Wanton Hussy - Column for 4/20

Looking Back on Social Change

I was reading an article recently in "Bitch," an interview with Susie Bright (one of my heroes and role models) talking about the changes in the last ten years of sex-writing and sexuality in our culture. Her conclusions (or at least my impression of them from the interview) seem to be that not enough has happened and that she's pissed off and disappointed. Which caused me to have a lot of thoughts, some of which may be a bit rambling, but I'll get to my point eventually, I swear.

First off, someone had to be in the first group of people to be saying things like that, writing and talking openly and honestly about sex. I think every thinking person owes a debt of gratitude to women like Susie Bright and Annie Sprinkle and Carol Queen and the other forerunners of sex-positive feminism. At the same time, I recognize that looking back can be a daunting task - in every endeavor to reform society less progress is always made than you hope. Change always happens more slowly than the revolutionaries would like and there is always a conservative backlash.

Look at the progress of social movements like feminism or racism over the last 100 years and you can clearly see the trend progress happens slowly, is always followed by a backlash, and then more progress is made in response to that backlash, and so on. Changes swing further to one side on each round, like a pendulum slowly creeping in one direction. Luckily for us, it's always creeping toward a more liberated, enlightened, freeing direction, even if you do have to look over a span of a whole century in order to see it.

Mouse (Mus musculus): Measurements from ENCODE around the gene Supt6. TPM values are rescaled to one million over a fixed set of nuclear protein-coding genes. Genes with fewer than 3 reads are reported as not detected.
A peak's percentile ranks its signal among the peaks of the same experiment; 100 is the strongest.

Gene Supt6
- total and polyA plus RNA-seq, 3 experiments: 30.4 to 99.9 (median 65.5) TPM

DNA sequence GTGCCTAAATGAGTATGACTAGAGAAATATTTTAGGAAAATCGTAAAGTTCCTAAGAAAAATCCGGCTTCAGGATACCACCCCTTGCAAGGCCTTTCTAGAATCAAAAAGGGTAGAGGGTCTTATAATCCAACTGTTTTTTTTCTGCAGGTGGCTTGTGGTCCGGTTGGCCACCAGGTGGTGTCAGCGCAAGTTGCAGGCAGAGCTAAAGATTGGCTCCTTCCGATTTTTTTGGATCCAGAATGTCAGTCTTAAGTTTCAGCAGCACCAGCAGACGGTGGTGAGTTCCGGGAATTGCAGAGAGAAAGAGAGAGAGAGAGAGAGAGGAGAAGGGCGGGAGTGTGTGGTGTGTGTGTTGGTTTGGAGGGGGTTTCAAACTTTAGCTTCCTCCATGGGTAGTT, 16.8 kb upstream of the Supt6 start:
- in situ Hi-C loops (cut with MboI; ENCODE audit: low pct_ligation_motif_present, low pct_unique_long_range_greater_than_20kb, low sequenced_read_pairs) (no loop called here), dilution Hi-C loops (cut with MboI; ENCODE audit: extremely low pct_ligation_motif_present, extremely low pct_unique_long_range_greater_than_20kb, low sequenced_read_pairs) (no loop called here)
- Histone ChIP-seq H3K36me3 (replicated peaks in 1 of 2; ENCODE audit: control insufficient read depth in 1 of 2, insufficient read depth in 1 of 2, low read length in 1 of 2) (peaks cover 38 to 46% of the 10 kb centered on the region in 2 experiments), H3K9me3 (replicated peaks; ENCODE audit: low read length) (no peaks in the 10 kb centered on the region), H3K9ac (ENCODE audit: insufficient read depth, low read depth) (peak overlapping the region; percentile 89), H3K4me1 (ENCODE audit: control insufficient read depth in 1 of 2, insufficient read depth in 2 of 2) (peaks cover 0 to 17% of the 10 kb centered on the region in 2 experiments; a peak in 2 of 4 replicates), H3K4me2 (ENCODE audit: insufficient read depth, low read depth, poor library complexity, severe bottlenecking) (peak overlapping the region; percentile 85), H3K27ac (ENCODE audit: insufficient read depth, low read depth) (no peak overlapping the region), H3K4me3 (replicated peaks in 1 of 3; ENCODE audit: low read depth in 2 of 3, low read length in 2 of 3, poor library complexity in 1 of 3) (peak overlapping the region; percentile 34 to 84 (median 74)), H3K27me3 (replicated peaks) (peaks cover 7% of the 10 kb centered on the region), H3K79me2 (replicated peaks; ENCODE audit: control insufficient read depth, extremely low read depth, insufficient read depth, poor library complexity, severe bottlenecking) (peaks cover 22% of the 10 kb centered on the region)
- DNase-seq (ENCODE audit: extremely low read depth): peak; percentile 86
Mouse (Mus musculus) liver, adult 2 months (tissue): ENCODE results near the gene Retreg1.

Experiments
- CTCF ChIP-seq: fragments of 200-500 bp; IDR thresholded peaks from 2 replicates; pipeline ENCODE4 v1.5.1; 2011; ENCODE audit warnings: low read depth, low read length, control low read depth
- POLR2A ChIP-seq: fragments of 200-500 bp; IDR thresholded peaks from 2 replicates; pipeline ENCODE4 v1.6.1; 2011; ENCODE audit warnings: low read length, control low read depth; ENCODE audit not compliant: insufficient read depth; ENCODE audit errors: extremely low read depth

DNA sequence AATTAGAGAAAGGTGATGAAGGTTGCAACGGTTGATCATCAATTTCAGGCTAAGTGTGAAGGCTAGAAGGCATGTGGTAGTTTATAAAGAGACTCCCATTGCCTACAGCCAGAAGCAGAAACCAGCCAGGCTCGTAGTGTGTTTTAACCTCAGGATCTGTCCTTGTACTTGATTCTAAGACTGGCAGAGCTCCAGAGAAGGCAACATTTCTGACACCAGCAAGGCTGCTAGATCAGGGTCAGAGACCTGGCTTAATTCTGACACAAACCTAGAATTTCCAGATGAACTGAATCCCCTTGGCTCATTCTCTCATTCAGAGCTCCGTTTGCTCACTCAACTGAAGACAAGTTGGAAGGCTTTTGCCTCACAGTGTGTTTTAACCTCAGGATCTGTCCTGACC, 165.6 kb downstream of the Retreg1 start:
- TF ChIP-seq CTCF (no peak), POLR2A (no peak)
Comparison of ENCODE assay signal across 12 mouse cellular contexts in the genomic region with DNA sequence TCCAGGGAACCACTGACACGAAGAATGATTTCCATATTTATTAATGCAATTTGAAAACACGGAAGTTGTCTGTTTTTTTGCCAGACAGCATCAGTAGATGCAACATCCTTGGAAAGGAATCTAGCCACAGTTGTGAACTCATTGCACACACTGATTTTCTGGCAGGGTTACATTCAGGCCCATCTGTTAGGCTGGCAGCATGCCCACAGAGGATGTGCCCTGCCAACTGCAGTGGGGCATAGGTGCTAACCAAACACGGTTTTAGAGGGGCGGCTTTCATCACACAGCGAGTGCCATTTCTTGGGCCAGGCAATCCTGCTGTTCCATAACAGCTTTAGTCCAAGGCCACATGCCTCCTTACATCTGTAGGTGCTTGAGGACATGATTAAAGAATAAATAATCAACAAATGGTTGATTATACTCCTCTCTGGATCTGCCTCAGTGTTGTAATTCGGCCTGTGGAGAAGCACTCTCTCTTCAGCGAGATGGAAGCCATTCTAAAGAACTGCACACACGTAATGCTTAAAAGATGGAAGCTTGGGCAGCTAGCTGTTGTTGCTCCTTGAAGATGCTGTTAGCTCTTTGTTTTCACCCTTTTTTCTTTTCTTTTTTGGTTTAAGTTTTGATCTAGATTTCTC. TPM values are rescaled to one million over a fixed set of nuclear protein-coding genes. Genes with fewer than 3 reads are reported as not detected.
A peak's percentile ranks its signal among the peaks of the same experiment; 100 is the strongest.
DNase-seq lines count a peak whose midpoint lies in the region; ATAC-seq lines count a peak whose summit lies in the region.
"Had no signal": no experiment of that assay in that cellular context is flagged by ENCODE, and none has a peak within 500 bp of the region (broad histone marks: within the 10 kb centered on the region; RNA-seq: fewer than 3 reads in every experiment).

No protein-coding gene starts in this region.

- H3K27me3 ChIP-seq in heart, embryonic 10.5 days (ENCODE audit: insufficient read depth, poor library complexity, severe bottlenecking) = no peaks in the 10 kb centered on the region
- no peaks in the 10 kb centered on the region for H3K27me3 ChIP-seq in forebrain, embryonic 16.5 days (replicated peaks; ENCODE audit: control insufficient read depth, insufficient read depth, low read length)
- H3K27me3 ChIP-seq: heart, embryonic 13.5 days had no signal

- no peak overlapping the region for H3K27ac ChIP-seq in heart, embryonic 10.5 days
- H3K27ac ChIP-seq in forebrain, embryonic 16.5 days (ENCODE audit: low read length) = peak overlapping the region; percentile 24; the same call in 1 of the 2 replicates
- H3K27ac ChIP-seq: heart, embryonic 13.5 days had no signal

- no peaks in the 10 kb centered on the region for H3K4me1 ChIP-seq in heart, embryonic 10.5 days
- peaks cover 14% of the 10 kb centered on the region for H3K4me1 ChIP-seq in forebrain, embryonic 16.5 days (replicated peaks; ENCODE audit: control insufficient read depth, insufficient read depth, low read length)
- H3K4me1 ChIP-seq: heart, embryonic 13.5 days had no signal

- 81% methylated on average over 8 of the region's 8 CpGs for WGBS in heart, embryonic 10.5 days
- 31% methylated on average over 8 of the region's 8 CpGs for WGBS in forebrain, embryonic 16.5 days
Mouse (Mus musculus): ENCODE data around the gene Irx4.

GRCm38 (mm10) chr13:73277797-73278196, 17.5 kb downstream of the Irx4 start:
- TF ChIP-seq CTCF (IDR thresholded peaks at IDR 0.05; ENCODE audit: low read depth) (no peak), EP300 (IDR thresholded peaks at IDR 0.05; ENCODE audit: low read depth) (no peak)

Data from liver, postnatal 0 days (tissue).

Seriously, think about it: turn of the century women's rights suffragettes, working for women's right to vote. See how far we've come? No one even questions that women should have the right to vote today. Yeah, we have a long way to go don't get me wrong there - but we *have* come a long way, baby.

Point being that important things in our culture change much more slowly than topical, surface things and this is right and good.

And besides, once the topical surface things change, the important things slowly follow and begin to match. We strive against cognitive dissonance, even in the silliest things. From a time when women weren't allowed to wear trousers (like men) to it being so common and normal that no one even notices anymore. And (like men) now women work outside the home. Of course we get paid less, but at least it's recognized that that's an injustice and people are working to change that. Recognition of injustice has to come before correction, and it's the little things that slowly worm their way into the collective unconscious that eventually win ground.